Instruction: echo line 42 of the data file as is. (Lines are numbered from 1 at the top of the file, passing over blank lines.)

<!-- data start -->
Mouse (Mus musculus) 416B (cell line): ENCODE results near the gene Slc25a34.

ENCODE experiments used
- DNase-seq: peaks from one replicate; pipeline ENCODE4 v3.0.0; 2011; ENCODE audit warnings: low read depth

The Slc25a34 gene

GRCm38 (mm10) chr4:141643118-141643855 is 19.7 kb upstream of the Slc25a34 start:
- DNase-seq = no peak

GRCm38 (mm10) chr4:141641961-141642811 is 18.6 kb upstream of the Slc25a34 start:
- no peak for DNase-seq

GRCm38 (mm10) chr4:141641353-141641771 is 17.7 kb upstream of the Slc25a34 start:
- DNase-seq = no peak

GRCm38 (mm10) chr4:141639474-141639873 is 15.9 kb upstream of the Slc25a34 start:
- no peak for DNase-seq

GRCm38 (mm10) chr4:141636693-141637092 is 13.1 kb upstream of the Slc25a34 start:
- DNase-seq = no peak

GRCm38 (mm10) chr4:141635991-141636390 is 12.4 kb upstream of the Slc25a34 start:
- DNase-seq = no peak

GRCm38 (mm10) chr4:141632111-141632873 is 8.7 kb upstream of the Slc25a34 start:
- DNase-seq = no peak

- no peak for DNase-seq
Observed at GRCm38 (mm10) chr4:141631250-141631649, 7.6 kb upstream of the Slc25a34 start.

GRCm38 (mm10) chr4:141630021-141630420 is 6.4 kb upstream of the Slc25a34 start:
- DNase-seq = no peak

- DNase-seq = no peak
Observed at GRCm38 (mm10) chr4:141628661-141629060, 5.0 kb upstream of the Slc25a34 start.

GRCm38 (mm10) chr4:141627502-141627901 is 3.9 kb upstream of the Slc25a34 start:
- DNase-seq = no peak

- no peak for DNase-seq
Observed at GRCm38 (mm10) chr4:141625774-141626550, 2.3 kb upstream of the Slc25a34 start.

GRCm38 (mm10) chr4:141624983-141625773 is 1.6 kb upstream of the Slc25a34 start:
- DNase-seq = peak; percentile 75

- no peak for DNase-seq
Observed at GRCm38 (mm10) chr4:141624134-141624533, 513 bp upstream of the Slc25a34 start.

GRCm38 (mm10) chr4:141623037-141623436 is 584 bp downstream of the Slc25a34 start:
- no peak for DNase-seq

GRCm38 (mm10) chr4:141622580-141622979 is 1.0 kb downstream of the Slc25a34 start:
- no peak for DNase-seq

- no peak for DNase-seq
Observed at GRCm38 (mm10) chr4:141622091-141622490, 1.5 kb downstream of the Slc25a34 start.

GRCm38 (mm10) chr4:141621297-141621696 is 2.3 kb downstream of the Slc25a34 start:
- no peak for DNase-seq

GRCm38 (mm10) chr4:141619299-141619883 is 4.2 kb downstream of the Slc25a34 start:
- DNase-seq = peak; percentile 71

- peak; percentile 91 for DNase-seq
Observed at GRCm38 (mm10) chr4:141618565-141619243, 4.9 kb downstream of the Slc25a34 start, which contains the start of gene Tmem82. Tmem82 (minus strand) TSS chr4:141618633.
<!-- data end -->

- DNase-seq = peak; percentile 71